StreetcredMusic...This blog has followed a quote I heard many years ago..."Sometimes you must leap first, and build your wings on the way down". From nothing it has become a blog containing dozens of Indie artists. Follow me as I introduce you to them, from the place where they breed, New York City! ....and come with us as we document it on film!!

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StreetcredMusic; Would You Give Up Every$$thing To Make Music?

I posed the question,
   ...'would you give up all other jobs and try to make a living from making music'?
I asked artist I know, and said they could answer anonymously, or tag themselves.

I was prompted by my observations over six years.
I wondered why the successful indie artists, were not copied by the others who were struggling
   ...having to share apartments, work two or more jobs, and still playing venues for free.
While others of equal skills were being paid for gigs, and traveling, and quite frankly, refused to under value themselves. It seem to me the conveyor belt the industry has set up to keep artists from breaking out was still attractive to most. It seems the make up of the individual is the answer.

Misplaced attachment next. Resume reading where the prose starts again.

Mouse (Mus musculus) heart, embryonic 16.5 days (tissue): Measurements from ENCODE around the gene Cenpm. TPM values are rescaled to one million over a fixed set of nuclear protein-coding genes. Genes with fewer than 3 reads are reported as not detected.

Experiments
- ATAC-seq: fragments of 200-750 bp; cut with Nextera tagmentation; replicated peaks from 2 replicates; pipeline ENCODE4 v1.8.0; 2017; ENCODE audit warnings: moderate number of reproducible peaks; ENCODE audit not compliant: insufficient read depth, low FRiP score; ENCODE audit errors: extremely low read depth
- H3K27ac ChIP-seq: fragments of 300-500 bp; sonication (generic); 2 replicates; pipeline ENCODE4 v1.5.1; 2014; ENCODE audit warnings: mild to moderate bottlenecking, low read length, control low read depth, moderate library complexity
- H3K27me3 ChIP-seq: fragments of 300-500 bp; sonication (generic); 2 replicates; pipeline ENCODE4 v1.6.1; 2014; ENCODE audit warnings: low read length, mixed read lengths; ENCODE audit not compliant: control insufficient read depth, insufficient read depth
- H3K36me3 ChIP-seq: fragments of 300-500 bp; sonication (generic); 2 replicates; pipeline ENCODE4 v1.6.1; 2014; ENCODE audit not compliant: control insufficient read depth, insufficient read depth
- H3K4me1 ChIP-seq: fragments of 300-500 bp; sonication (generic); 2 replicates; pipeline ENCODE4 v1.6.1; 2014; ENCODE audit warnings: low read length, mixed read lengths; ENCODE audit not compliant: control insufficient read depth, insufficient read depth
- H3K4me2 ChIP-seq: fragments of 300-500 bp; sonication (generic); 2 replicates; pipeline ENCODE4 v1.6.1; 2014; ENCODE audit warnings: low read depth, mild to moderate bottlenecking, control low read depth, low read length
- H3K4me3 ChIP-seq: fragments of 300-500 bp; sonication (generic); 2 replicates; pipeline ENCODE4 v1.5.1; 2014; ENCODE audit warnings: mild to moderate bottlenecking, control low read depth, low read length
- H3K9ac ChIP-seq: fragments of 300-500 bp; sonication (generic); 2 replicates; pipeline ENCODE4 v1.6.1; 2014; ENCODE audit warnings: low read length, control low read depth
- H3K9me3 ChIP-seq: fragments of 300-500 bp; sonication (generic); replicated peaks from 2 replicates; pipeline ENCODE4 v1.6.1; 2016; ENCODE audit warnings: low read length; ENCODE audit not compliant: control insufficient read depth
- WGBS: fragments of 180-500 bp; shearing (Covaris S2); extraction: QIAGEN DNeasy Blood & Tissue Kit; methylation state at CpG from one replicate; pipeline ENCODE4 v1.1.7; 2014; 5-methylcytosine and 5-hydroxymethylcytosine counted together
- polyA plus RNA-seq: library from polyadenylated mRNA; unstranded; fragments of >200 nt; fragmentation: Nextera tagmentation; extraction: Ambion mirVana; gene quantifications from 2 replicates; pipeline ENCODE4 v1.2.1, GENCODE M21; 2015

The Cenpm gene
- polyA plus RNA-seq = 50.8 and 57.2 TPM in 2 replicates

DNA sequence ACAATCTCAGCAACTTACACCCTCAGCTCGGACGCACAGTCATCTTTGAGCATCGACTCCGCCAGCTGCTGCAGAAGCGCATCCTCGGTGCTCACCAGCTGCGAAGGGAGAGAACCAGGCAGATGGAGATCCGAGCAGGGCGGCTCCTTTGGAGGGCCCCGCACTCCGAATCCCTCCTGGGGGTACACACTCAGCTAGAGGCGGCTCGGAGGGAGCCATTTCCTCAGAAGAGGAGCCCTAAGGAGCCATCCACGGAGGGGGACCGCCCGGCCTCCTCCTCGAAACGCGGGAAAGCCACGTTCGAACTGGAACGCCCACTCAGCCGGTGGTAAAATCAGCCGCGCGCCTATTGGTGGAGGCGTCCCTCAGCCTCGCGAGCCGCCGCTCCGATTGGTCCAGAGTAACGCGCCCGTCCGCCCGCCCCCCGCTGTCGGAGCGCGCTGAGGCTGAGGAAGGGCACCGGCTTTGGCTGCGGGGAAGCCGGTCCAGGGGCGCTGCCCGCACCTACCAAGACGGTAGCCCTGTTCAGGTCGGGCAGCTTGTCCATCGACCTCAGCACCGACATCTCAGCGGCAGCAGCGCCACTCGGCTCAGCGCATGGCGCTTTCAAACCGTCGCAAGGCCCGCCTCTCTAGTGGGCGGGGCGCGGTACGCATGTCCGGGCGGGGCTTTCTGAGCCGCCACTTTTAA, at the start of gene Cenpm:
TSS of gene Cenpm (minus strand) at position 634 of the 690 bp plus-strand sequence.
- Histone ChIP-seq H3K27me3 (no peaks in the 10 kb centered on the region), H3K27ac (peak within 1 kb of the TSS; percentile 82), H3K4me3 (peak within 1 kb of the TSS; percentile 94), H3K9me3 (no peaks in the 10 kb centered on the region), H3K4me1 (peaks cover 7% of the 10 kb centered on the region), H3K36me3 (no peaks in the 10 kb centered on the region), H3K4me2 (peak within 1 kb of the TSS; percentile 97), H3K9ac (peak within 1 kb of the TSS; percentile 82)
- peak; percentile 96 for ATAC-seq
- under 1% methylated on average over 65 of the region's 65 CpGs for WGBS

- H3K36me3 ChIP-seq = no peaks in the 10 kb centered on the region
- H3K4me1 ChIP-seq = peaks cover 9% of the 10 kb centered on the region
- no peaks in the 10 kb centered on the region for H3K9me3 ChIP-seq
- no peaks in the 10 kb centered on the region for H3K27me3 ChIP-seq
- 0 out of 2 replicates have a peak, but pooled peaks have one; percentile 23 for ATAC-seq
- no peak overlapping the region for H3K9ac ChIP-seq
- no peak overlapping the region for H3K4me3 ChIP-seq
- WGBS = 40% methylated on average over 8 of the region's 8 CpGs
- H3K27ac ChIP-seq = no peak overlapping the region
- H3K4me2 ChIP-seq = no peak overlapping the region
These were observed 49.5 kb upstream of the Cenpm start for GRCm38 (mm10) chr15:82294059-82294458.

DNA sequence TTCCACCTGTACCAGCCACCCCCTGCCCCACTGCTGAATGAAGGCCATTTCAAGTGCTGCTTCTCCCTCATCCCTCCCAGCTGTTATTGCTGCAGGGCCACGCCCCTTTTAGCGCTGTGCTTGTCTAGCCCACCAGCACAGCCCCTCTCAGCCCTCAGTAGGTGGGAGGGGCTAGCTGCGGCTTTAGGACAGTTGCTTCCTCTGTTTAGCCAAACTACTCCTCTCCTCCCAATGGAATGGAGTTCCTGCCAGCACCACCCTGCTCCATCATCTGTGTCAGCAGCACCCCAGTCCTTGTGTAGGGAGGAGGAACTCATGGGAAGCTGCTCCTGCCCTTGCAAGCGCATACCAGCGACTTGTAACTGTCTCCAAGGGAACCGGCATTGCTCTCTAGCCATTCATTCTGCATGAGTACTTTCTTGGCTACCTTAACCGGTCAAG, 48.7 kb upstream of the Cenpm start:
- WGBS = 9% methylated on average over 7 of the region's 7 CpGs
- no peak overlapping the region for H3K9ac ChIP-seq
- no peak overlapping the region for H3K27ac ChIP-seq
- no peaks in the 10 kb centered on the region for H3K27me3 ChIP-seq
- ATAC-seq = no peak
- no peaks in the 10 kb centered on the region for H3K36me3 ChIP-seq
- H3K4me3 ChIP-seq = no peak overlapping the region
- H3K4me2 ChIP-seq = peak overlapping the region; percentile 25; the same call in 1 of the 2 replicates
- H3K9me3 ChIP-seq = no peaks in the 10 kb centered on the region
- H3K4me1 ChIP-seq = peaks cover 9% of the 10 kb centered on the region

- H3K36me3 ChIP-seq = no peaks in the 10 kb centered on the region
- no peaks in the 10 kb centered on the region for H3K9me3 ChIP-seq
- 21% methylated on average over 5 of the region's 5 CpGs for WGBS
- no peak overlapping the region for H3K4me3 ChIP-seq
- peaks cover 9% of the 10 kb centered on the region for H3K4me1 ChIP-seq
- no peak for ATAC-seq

I'll be adding posts as I receive them.

Shrederella Regretowittz, Bklyn. NY:
 "Sometimes I wish that someone would have told me when I was younger how hard it is to be a musician. I get kind of resentful of all the people I looked up to but then I remember that literally everyone in my life told me constantly, and also every movie, biography, and casual piece of pop culture explicitly stated how haggard and lonely and broke all musicians are...

...but as a child I had no concept at all of the perils of adult life so none of those things even made sense to me... and then I get kind of wrapped up in the perfect innocence of children and how many times my entire world view has been shattered and then I think that like, life probably isn't hard cuz I picked a crazy thing to do with my life, life is probably just hard in general and that's pretty chill. I can get down with that cuz it means that I'm probably not wasting what little time I have working on a craft and using that craft to try and benefit other people somehow,

...and then I feel better because in a broad sweeping way life is trash, but it's like, trash all round, Y'know? Like, trash for everyone? And that's pretty comforting"

Anonymous, NYC:
 "Don't do it. When it becomes a way of life, it ceases to be an escape from life. Gradually, you'll compromise your musical principles for the bottom dollar, and when that happens, your passion will erode away. Where I'm at, I'd go insane if I didn't have guitar to decompress, but I'd also go insane if it constituted 90% of my time"